Government installations covered by overflight restrictions include the Kennedy Space Center, the sky over presidential retreat Camp David, and the Bush family compound in Maine. But then there’s restricted airspace over Disneyland and Disney World, brought about by a provision slipped into a 2003 spending bill. Aircraft are also barred, of course, from flying over the conspiratorially-rich secret government complex in Nevada, Area 51.   read more

Where is the Money Going?

  • Goldman Sachs Gets Harsh Words but Open Pockets from Congressional Subcommittees

    Tuesday, November 25, 2014
    Goldman has donated $1.1 million to current subcommittee members since 1989 — $911,000 of which went to Democrats. More than half of that total went to one individual, Senator Charles Schumer (D-New York). In fact, OpenSecrets.org added, “Schumer has received more from Goldman over the course of his career than any other current member of the Senate — and more from Goldman than from any other organization.”   read more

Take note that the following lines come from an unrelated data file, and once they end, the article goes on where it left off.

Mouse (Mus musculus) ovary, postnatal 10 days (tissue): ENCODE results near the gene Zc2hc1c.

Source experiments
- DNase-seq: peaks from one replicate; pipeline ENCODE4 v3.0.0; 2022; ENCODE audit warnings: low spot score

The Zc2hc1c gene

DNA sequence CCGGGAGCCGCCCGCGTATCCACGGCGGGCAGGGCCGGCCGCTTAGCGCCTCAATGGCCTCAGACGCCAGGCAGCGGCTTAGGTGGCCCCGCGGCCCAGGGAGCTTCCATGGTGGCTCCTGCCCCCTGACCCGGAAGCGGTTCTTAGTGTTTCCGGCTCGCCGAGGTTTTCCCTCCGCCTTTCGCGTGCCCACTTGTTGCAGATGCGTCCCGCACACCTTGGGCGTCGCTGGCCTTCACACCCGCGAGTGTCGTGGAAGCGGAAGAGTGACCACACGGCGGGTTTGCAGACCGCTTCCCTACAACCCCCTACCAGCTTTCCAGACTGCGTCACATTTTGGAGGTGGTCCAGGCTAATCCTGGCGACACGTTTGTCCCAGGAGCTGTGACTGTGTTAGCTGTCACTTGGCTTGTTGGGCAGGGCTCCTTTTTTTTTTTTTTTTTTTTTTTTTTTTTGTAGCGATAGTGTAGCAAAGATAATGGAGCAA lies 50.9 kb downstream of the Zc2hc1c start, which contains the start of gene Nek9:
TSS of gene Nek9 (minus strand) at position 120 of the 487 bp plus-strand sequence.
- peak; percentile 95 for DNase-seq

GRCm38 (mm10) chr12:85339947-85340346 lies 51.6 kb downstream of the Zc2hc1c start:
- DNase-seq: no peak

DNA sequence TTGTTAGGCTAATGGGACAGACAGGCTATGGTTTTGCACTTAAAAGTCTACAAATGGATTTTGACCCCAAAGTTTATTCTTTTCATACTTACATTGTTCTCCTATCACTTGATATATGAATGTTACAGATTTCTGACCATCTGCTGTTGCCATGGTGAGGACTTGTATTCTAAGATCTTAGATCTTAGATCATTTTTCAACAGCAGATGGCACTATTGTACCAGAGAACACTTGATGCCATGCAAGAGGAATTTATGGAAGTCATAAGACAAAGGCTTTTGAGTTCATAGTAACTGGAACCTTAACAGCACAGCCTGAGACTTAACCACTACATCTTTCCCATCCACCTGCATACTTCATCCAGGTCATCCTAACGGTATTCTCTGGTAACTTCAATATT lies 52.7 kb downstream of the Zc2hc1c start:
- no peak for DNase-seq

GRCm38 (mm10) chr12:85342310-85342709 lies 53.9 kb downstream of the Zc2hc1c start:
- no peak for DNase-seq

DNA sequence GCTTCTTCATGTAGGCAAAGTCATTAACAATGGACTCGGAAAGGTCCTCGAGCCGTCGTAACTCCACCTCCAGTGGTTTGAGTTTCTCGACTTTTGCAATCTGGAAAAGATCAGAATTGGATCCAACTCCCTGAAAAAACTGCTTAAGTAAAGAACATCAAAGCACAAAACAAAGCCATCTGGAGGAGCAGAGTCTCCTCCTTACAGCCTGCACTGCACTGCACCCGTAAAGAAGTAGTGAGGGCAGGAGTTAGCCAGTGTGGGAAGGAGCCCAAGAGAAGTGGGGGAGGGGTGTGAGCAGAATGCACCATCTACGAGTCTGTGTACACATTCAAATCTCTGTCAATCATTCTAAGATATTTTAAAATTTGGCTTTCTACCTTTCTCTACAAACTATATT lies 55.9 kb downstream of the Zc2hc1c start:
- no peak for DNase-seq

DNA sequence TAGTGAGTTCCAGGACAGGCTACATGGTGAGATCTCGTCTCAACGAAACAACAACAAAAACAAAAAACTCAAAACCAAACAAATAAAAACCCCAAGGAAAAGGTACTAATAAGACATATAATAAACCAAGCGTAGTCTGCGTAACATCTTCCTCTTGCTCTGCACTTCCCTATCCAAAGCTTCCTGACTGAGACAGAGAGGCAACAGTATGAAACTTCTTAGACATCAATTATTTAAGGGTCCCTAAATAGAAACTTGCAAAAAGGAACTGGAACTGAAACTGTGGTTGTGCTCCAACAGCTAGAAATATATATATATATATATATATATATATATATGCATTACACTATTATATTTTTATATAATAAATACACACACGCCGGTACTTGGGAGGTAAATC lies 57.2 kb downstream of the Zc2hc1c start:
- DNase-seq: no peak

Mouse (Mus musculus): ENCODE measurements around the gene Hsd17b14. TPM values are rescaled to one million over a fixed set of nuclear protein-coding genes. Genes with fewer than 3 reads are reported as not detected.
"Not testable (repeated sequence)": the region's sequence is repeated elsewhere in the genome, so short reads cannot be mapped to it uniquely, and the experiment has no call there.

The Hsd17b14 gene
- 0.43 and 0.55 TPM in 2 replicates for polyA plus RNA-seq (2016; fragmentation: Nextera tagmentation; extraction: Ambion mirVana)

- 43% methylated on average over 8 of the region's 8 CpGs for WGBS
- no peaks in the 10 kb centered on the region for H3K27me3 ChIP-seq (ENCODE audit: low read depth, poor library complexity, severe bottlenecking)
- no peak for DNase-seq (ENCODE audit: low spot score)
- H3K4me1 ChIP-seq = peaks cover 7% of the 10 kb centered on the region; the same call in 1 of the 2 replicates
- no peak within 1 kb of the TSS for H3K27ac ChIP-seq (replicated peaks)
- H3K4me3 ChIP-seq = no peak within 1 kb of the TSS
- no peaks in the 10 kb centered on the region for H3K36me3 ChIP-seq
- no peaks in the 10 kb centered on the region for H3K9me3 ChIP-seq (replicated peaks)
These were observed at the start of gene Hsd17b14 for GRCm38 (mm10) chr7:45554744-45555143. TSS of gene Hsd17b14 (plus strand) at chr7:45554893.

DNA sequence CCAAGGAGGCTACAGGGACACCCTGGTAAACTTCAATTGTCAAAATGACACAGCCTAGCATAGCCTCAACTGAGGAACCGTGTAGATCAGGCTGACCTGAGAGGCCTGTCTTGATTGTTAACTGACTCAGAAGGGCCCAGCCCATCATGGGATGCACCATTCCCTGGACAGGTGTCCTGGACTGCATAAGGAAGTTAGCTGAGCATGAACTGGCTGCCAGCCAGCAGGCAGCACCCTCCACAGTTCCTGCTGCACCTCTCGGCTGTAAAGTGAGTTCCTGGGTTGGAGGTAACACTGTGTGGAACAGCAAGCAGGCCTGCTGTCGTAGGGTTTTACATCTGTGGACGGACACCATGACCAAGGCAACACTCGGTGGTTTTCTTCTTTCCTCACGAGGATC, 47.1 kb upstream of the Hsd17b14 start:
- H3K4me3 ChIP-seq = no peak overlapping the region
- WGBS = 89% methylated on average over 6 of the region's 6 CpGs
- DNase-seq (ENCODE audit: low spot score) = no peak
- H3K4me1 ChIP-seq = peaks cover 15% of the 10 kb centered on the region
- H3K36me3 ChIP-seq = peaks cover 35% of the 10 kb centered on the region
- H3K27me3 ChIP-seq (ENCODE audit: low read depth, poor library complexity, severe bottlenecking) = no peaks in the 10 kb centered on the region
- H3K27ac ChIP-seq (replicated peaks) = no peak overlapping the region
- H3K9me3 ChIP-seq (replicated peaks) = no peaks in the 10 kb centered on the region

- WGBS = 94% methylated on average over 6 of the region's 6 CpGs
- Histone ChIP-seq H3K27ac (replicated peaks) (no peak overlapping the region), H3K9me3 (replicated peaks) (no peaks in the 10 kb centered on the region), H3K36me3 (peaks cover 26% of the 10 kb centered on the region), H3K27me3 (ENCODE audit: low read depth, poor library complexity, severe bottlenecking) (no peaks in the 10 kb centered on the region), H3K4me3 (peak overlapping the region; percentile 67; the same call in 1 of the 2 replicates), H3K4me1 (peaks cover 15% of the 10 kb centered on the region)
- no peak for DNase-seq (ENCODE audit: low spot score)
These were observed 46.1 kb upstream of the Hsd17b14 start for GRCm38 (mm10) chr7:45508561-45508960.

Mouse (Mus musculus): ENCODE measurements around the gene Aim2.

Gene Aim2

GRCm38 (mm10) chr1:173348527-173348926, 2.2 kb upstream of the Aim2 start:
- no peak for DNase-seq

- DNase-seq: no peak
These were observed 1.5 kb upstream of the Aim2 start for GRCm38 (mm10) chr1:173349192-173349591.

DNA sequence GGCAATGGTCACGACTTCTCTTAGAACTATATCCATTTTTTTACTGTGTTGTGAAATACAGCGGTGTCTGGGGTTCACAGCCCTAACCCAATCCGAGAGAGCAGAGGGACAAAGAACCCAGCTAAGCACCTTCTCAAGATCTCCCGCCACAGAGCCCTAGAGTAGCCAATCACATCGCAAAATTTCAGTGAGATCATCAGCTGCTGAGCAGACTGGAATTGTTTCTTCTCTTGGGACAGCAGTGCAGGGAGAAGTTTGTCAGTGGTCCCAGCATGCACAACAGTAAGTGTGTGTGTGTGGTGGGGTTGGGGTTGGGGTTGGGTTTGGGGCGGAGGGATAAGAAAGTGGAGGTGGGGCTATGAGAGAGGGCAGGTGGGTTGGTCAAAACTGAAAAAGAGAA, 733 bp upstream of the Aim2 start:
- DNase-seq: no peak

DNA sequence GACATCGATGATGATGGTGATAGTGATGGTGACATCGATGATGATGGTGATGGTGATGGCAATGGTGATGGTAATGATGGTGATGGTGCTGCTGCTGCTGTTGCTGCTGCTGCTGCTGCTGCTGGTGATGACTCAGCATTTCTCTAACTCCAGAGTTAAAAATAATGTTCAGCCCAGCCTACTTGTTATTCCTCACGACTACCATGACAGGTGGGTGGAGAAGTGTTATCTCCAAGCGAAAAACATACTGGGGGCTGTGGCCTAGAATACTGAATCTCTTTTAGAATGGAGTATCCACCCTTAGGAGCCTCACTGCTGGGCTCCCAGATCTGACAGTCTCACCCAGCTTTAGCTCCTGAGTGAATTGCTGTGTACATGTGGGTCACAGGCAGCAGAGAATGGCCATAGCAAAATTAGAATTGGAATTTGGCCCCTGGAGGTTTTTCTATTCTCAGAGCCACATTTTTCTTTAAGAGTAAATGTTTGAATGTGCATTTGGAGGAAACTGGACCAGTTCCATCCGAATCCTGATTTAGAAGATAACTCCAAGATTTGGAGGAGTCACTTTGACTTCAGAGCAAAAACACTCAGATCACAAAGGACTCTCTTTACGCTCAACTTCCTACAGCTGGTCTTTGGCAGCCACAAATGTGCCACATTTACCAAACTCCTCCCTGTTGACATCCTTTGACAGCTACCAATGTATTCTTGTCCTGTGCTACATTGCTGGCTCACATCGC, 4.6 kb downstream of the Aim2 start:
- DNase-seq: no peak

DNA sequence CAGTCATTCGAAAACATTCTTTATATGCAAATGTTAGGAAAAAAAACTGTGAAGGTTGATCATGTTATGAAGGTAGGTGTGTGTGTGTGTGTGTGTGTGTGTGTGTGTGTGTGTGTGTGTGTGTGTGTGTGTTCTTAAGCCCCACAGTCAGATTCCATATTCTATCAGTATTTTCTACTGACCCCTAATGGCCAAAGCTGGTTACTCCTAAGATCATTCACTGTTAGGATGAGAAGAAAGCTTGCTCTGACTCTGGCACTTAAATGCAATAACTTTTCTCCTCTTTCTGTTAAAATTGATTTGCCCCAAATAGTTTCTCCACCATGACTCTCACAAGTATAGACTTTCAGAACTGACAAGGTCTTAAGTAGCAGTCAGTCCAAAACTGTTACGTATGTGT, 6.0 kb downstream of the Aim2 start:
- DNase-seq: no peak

• 10 Years after 9/11 Commission Recommended it, FCC Finds Funds for National First Responder Communications Network

    Friday, November 21, 2014
    The commission recommended that the federal government create a way for police and firefighters from different jurisdictions to communicate with each other in a crisis—something they couldn’t do during the response to the 9/11 attacks. Congress authorized the FCC to reserve certain broadcast frequencies for public safety use. The FCC auctioned off a band of wireless frequencies to telecommunications companies, which netted more than $11 billion to establish the network, FirstNet.   read more
  • Recent Veterans more likely to be Employed than Non-Veterans

    Thursday, November 20, 2014